As the winter months come to an end and the weather gets warmer, you have the opportunity to bring your plants outside for a summer vacation! Air plants are from tropical climates so they love the warmer weather. Summer weather is great for air plants as more moisture comes back into the air, temperatures get warmer, and the sun shines brighter.
To help make the transition for your air plants as smooth and gentle as possible, we have a few important tips for you:
Do not leave them in direct sunlight.
Be sure you place your plants in a spot that they are getting indirect sunlight. Too much direct sunlight can burn your plant, causing the leaves to dry and wither, and can eventually kill them. If you find that one of your air plants is getting too much sun, remove it from its current location and try to find a better, shaded spot. If any leaves have dried or withered, you can use a pair of clean scissors or small gardening shears to cut off the dead and damaged parts of the leaves.
Putting them on your lanai or porch is a great option, as they will be covered from direct light, but they will still get the sunlight they need. Your air plants can also be attached to to trees or other plants that have branches or leaves to shade them-- you can tie them with string onto branches or placing them in between the base of a branch and the trunk works nicely. Remember that they will not harm your trees or plants, but they might root to the host if left long enough. This might cause difficulty when it’s time to bring your air plants inside again, so just keep an eye on them! If you are worried about your plants rooting to a tree, you can always place them in a terrarium or container and hang that from the branch of a tree.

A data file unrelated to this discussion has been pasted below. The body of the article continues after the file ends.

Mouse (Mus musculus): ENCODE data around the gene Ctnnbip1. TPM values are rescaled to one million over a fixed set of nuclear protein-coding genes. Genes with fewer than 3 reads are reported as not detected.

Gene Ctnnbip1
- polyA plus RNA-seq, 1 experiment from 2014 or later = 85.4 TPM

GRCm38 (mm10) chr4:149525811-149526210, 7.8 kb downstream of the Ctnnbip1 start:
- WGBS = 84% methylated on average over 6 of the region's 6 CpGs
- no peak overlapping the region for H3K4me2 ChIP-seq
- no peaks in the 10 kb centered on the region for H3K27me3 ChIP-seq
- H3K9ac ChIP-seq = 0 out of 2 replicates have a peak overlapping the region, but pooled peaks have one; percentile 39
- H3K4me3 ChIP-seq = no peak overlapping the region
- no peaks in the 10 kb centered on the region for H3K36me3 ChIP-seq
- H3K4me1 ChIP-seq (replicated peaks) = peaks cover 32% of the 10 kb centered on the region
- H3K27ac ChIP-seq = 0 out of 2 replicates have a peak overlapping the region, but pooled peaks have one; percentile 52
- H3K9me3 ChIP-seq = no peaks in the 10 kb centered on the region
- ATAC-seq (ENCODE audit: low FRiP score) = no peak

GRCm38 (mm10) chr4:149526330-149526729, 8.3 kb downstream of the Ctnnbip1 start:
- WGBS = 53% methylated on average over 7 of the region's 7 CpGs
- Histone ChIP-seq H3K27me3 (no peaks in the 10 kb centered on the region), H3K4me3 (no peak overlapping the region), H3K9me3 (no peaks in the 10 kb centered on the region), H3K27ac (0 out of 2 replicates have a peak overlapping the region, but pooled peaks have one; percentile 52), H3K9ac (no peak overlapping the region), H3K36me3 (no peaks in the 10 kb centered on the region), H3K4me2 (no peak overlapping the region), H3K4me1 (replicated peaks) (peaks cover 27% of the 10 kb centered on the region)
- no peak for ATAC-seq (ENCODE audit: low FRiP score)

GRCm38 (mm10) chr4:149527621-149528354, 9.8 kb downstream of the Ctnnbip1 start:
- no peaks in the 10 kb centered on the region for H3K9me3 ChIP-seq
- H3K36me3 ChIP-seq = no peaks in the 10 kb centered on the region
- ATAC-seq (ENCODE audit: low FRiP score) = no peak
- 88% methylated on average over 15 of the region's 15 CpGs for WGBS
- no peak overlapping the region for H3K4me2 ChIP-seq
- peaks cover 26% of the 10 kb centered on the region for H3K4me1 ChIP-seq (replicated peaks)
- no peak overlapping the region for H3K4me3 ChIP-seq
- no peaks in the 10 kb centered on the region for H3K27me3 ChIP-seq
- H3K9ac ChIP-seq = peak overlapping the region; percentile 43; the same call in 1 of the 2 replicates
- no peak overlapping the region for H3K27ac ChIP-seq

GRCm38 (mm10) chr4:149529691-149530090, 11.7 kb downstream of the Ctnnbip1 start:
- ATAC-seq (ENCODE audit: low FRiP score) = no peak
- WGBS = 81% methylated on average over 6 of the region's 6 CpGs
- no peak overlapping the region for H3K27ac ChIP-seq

Air circulation is important.
Be sure to never plant your air plants in soil because they do not take in nutrients through their roots, they absorb everything they need through their leaves. If you would like to put them in a container or terrarium, just make sure that the container doesn’t block the air circulation around any part of the plant and always remove the plant form the container to water.
Make sure to keep watering regularly.
Air plants left outside will still need to be watered regularly. Continue your soaking or misting regimen, and just keep in mind that the air may be a little more humid during summer months. Make sure to check on them at least once a week to ensure that they are happy and healthy in their new location. If your plant is getting too much sun or not enough water you can adjust accordingly before it’s too late.
Cut back on the fertilizer now that your air plants are outside because they will be getting natural fertilizer from birds, bugs, spiders, etc. If you notice they are looking unhappy during one of your inspections, you can soak them in a bath with a mild bromeliad fertilizer for an hour or more each month.